Although no definitive study has been made to compare entire plant families, many grasses have extremely short generations times. For example, the weedy and cosmopolitan Poa annua can flower just six weeks after germination (Cope et al, 2009) . In the same way, the weedy and extremely invasive Bromus tectorum (called cheatgrass in the USA) also can flower within 5 weeks (Meyer et al, 2004).
Interestingly enough, the grass embryo might be one factor that contributes to their reproductive success. Unlike other plants in their order (the Poales), which consist of undifferentiated cells, the embryos of grasses is already differentiated into specialized tissues, including the root, a shoot with leaf initials, and a specialized structure called the scutellum, which digests endosperm and moves it to the rest of the embryo.
|Bromus tectorum can flower within 5 weeks of germination |
3. Environmental Flexibility
The Poaceae as a whole occupy all the environmental niches available to angiosperms. This ability is related to the amazing flexibility of the grasses when it comes to adapting to various environments.
Another example of the ability of members of the Poaceae to exist in extreme environments is the large number of halophytes in the family. Halophytes are organisms that are very tolerant of high salt concentrations, and the grass family is second only to the Amaranthaceae in the number of species that are halophytes (Moray et al, 2015), with studies indicating that salt tolerance evolved independently at least 70 times in the family (Bennett et al, 2013).
4. Flexible growth forms and phenotypic plasticity
Grasses have evolved a variety of growth forms that allow them to adapt to almost any situation or event, whether it be (a) continuous defoliation, such as by herbivores, (b) periodic defoliation, such as in seasonal climates, or (c) competition against other plants such as in forests.
In terms of vertical reach, most grasses are low lying organisms, but some species are tall, and form towering grasslands that reach high above the height of a man (e.g. Saccharum spontaneum grasslands). Bamboos are even taller, and their woody stems allow them to reach the height of mature trees in shaded forests.
In terms of horizontal spread, some grasses are bunch grasses that form tussocks, while others spread horizontally via stolons (above ground horizontal shoots) or rhizomes (below ground horizontal shoots) to form (for example) the typical lawns. This type of growth is controlled mainly by whether the species has intravaginal innovation (new shoots originate from axillary buds within the leaf sheaths) or extravaginal innovation (new shoots grow from axillary buds outside the leaf sheaths). In the latter case, the result is the ability of the grass to spread horizontally and blanket an entire area.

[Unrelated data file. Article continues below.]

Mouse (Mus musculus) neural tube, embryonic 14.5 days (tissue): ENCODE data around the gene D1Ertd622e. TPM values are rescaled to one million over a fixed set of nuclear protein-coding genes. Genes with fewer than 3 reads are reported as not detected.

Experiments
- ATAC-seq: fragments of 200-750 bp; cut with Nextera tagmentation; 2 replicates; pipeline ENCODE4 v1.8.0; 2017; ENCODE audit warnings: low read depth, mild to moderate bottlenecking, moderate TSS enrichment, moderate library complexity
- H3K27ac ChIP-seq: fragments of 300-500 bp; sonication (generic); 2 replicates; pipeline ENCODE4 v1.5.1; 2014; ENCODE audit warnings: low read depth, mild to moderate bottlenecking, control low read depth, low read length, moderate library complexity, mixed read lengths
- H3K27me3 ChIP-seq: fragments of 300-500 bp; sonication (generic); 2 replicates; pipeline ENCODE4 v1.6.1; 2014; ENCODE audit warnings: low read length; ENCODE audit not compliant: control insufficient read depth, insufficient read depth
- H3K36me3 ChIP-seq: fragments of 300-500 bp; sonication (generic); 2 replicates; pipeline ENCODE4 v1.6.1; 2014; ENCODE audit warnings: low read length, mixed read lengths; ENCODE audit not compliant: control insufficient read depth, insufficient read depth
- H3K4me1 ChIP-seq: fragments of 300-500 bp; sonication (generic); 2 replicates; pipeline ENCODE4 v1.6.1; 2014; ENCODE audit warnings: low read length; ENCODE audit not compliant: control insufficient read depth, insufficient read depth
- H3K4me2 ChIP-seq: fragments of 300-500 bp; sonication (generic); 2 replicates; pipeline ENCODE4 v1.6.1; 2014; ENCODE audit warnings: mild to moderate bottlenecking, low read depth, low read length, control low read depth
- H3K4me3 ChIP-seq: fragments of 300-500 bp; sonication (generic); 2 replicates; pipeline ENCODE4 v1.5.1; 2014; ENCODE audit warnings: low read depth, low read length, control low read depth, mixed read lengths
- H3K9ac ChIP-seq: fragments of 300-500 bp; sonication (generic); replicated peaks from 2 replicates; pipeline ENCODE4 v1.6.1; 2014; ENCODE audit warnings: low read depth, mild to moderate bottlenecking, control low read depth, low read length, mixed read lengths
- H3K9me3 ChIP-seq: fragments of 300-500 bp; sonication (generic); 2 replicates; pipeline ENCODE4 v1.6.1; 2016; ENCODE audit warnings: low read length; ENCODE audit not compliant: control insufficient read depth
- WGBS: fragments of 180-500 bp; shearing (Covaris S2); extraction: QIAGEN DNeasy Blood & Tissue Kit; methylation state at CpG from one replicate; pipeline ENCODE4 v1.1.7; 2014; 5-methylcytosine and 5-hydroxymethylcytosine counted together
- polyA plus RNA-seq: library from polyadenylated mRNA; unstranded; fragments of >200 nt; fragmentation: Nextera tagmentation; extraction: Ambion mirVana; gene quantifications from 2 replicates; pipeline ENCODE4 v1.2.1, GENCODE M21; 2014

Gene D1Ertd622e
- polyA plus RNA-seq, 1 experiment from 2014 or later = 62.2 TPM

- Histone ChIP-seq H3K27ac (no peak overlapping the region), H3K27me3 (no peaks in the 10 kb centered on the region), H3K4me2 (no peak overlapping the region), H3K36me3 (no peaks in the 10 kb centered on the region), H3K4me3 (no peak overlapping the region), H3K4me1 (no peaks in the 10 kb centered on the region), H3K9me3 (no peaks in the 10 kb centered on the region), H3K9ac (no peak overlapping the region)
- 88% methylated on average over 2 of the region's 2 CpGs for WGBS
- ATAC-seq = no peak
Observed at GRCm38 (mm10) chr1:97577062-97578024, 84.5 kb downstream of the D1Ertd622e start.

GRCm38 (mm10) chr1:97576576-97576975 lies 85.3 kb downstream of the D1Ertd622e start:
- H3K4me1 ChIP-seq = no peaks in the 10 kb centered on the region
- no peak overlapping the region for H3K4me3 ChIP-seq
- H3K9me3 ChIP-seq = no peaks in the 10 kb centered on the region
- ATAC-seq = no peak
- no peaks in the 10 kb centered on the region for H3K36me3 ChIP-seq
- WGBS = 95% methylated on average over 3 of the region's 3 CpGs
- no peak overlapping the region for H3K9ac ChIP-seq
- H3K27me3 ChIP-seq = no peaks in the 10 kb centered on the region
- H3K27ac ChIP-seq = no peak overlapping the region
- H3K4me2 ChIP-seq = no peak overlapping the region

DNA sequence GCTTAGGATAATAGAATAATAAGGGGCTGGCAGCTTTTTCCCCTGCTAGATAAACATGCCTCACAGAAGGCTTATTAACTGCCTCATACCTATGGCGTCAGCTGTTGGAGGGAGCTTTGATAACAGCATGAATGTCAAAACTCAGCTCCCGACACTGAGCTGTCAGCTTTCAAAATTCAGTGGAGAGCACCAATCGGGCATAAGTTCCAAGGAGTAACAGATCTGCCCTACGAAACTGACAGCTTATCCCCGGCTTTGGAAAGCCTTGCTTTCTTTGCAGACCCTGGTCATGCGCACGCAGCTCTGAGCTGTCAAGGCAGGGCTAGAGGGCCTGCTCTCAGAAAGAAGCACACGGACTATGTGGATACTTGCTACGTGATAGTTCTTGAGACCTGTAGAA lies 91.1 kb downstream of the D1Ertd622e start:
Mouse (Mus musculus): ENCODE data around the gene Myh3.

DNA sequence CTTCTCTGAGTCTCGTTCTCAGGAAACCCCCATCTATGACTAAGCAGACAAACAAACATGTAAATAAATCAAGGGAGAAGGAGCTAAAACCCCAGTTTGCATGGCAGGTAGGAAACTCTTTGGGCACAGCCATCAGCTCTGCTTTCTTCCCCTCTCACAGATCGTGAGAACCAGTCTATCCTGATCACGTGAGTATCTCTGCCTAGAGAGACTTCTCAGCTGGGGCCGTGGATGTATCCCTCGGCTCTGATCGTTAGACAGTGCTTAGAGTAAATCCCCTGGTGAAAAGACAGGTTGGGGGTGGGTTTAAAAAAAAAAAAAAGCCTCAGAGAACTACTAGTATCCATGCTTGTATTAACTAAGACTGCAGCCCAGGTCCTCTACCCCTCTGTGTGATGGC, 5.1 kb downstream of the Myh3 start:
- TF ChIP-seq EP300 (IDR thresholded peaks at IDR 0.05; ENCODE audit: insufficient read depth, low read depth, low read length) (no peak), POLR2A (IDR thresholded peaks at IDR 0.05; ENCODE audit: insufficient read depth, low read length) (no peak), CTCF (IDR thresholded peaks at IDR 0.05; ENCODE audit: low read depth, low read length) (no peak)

The vast majority of grasses also exhibit hemicryptophyte growth, which means that their buds are at or near the soil surface. This is one of the key mechanisms that allows grasses to withstand repeated defoliation via grazing or fire, and thus create climax communities that demonstrate an alternative biome state. This trait also means grasses do not necessarily need to maintain above ground structures during periods of extreme stress, such as droughts and cold, and it is the common reason that people assume grasses are so successful.
|Bamboo sp (probably Bambusa vulgaris)|
5. Transformation of Environments
The ability of members of the Poaceae to significantly transform their environment is perhaps the primary key to their success. By changing their surroundings, grasses create a hostile environment for other plants (including trees and shrubs) that may usurp their dominance, and even relegate them to minor components of the biota.
The way grasses transform the environment is rooted in their makeup. The reproductive fecundity of the grasses allows them to exist in numberless hordes, and their growth forms enable them to blanket entire habitats in contiguous swards, denying food, water and sunlight to competing plants. Their enormous populations, enabled via wind pollination, also allows them to use biotic feedback mechanisms that utilize fire and herbivore grazing to transform closed canopy forests into grasslands, and later maintain this alternative climax state.
|African Tropical Grassland (Savanna), by Gossipguy)|
All the factors above combine to give to the Poaceae an invasive and aggressive quality that is perhaps unmatched in the plant kingdom. It allowed the grasses to range far and wide, colonizing all four corners of the world, and transforming vast lands into the wide open spaces that we see today.